Lives lost to mesothelioma, the fatal, incurable cancer of the lung linings, has risen slightly once again in the UK, according to the latest figures released in June 2017 by the Health and Safety Executive (HSE).

The HSE annual statistics on fatal injuries at work, show that the number of deaths resulting from asbestos-related mesothelioma had inched up from 2,519 in 2014 to 2,542, one year later.

It was in 2015 that the British Medical Journal (BMJ) warned that the UK was facing a decade or more of rising deaths from mesothelioma and other debilitating asbestosis diseases. The BMJ reported that the number of male mesothelioma cases has steadily increased by more than 11 fold between the 1970s and 2011, and by 8 times over for female victims during the same period. Between 2000 and 2011, mortality rates rose by 20 per cent and 40 per cent in men and women, respectively.

The new HSE figures show that 2,135 men had died from mesothelioma compared to 407 women, an increase driven mainly by deaths among those aged 75 and above. Previous figures had shown that average female mesothlioma mortality of those aged under 65 had seen a threefold increase since 1970. Current forecasts suggest that the ongoing figure of 2,500 deaths per year – up by more than 10 per cent since 2011 – will continue for the rest of this current decade at least.

Consistent fatality level more than three decades after first asbestos ban

Mesothelioma accounts for just one per cent of all cancers diagnosed, yet repeatedly, the figures point to asbestos as the biggest cause of occupational deaths in UK history. There are several reasons why there has been a consistent fatality level more than three decades since the UK introduced the first partial asbestos ban, and a total ban nearly 20 years ago.

The majority of victims of asbestos exposure were males aged 20 to 49 years, working during the period between the 1940s and the 1980s in key asbestos using industries, such as shipbuilding, construction and industrial engineering. 85 per cent of all mesothelioma deaths have occurred amongst men mostly aged 60 years and above. Over time, and since the decline and total ban on using asbestos in the mid 1980s, there has been a drop in the number of males diagnosed with asbestos-related diseases. Consequently, an increase in cases of female victims of mesothelioma has become clearly evident.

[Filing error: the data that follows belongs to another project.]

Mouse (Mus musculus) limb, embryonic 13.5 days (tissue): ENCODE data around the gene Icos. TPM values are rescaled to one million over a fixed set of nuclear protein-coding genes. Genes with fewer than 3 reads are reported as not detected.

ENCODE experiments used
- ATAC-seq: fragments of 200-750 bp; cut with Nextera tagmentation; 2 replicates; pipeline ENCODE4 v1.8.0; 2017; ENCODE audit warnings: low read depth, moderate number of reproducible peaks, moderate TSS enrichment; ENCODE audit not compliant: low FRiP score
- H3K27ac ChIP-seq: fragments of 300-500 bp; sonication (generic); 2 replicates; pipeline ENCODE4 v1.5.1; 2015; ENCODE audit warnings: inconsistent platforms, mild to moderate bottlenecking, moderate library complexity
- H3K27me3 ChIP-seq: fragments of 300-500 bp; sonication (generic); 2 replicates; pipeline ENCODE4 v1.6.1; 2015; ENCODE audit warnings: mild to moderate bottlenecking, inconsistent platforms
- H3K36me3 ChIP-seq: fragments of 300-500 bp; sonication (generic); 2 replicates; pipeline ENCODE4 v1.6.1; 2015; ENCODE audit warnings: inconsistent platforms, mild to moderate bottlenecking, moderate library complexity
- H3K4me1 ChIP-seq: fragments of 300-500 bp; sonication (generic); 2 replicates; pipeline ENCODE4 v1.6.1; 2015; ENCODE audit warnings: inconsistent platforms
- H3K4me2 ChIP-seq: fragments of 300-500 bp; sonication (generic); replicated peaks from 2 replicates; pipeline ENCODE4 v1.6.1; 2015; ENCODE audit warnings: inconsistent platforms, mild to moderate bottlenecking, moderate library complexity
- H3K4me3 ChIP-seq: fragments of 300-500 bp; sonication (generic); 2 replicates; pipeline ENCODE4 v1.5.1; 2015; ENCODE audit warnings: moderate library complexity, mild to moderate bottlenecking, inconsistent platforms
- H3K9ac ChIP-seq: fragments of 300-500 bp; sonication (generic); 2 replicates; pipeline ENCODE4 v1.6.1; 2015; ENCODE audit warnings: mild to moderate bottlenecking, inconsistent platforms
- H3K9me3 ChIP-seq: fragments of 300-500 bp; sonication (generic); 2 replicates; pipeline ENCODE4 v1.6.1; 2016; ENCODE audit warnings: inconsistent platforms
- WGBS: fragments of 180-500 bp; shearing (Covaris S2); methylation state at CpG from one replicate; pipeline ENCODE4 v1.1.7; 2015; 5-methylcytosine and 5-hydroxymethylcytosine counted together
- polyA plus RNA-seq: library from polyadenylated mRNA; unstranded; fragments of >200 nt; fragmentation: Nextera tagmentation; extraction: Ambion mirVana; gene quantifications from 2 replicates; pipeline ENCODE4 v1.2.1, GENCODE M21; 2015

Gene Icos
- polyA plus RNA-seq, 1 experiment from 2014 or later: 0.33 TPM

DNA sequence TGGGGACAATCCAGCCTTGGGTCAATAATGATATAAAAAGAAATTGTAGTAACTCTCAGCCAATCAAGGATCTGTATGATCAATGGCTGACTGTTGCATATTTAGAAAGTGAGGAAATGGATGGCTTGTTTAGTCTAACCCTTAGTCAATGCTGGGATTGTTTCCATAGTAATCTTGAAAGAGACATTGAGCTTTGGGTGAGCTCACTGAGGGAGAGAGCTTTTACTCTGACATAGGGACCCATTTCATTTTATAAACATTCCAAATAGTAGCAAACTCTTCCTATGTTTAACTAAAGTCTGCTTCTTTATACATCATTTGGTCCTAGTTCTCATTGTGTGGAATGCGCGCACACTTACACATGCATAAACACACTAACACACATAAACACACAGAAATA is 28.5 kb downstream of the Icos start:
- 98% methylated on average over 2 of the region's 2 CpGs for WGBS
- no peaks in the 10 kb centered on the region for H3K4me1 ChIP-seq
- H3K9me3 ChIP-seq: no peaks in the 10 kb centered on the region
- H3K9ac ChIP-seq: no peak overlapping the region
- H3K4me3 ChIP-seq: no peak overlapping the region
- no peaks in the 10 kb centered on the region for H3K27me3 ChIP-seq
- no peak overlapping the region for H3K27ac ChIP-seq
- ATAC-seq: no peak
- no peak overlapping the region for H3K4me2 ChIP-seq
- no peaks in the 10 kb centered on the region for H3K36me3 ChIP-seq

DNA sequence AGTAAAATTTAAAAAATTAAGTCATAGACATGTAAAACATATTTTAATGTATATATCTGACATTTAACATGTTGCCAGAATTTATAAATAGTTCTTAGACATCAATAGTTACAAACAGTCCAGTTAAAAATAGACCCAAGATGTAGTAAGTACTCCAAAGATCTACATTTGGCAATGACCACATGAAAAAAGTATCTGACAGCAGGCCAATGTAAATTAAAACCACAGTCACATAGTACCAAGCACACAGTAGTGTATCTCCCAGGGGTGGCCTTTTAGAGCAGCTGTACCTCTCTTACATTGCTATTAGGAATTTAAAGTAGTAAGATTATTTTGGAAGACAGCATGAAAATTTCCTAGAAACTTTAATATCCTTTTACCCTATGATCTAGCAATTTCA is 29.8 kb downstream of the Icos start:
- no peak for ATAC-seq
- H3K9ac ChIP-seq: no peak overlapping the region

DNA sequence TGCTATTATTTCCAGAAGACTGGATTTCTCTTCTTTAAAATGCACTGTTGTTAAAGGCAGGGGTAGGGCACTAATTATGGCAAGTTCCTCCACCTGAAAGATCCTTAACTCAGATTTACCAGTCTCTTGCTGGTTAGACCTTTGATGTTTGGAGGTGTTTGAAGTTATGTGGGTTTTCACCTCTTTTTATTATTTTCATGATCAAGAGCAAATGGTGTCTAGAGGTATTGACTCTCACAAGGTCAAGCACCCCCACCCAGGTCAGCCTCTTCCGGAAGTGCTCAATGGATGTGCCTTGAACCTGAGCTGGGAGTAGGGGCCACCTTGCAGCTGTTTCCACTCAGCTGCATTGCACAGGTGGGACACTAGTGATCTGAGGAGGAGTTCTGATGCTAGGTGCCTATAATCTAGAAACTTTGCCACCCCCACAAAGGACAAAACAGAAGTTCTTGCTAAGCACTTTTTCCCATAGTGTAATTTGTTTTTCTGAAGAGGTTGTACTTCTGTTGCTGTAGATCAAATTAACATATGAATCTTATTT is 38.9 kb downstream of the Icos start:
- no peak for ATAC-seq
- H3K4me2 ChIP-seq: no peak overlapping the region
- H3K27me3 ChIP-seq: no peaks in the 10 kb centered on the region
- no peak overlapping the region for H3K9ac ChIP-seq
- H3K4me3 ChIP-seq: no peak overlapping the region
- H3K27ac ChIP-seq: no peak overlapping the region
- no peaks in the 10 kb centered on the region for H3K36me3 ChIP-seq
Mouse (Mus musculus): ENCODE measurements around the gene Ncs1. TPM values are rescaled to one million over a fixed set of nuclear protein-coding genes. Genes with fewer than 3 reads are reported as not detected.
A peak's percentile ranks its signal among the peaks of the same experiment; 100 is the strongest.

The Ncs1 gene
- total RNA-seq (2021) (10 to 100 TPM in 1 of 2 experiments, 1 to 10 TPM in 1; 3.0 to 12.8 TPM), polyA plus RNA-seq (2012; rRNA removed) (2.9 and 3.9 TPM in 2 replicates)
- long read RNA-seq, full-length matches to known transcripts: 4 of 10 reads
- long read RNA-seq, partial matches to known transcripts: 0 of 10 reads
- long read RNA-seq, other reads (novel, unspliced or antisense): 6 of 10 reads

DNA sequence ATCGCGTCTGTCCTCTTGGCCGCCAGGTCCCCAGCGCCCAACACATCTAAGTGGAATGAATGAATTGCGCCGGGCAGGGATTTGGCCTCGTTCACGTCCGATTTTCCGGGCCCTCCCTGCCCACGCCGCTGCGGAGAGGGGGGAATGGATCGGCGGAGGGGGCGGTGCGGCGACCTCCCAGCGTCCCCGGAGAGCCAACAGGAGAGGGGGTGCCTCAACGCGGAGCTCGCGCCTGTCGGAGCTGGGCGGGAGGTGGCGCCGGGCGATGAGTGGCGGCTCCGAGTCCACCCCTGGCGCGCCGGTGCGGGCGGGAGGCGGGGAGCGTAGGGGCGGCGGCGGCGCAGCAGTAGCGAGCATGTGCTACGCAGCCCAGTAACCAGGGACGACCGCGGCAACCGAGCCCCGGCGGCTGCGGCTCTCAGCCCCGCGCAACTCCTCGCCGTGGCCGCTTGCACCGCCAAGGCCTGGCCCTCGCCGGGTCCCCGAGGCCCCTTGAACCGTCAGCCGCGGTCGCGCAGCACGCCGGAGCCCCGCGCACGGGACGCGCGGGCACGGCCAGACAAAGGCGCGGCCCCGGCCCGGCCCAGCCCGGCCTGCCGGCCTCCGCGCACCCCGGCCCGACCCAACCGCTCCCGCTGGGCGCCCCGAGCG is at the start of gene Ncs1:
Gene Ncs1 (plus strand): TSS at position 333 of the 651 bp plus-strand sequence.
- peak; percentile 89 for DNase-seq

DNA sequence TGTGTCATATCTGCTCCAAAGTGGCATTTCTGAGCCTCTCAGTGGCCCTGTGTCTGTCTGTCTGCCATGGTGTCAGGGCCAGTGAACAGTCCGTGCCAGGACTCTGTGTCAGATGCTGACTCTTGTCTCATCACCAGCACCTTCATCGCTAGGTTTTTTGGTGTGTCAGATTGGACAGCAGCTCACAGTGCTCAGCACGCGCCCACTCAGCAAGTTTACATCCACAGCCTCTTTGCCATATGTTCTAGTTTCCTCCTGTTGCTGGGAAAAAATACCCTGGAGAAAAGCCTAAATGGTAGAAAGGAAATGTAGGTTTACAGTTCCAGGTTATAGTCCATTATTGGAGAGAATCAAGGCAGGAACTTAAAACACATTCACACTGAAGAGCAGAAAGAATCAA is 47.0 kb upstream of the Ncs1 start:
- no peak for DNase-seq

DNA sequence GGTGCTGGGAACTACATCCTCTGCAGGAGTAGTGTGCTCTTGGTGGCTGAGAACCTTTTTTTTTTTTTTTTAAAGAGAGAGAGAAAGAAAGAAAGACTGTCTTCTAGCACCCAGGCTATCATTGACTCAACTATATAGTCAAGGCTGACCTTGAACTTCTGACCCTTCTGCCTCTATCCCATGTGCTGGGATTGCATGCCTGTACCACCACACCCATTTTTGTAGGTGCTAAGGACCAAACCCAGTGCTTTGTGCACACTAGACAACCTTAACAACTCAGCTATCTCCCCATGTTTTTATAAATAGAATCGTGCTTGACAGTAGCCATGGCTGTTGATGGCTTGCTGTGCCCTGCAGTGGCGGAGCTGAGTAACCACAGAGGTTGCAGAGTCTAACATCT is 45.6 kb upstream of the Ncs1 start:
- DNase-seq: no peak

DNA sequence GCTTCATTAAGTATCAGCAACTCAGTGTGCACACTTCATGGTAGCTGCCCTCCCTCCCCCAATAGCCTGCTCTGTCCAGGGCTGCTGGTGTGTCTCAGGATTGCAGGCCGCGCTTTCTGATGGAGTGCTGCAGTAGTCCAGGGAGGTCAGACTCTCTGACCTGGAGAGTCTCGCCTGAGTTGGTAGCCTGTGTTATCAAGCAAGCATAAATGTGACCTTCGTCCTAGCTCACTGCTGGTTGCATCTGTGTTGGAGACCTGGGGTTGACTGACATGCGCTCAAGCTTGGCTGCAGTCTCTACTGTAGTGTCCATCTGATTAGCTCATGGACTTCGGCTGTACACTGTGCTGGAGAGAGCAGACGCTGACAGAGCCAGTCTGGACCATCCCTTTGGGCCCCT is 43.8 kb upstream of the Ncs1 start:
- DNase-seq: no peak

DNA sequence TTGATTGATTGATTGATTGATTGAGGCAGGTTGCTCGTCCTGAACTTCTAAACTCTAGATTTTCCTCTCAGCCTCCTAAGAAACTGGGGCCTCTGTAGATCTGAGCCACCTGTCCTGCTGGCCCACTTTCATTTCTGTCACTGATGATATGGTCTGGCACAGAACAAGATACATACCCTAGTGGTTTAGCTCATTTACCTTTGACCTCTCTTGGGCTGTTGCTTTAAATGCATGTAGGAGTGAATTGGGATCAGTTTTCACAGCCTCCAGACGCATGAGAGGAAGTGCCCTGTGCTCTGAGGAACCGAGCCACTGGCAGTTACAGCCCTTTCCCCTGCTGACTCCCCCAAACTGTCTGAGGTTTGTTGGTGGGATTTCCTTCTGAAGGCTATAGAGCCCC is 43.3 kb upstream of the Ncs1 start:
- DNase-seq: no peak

HSE suggest that around 1,200 women are believed to have been victims of environmental and ‘secondary’ exposures to asbestos since 2008. A study ten years earlier found that more than half of females diagnosed with mesothelioma had suffered exposure due to “secondary exposure”, i.e. household contact with husbands or sons who worked with asbestos and brought their contaminated workclothes home to be cleaned.

Many of the women who are diagnosed with an asbestos-related condition are also known to have worked in buildings where asbestos had been previously installed as insulation and fireproofing material, particularly schools, nurseries, hospitals, government and council buildings, offices, factories and department stores.

Gradual shift in the age group of those who lose their life

One of the biggest reasons for the continuing number of mesothelioma victims is the well-known long length of time that the disease may take to develop. There can be between 15 to 50 years before the potential for cells to become cancerous may be triggered. In many cases the average “latency” period is round 30 – 40 years before asbestosis symptoms first appear.

It means that those men or women who were first exposed to asbestos – before the first ban – in their early working life during the 1970s and 80s may only be diagnosed with the fatal disease in the next 10 – 20 years. Research indicates that there has been a gradual shift in the age group of those who lose their life to the fatal cancer. Between 1968 and 1972, nearly all of the deaths (90 per cent) occurred to patients below the age of 74. However, between 2009 and 2013, the proportion of those who died who were above that age had risen to 50 per cent.

While HSE expects the annual number of mesothelioma deaths to start falling from around 2020, other studies are less optimistic. According to the ‘Projection of Mesothelioma Mortality in Great Britain’ (Tan and Warren, 2009), the number of deaths could actually reach more than 2,800 every year by 2025.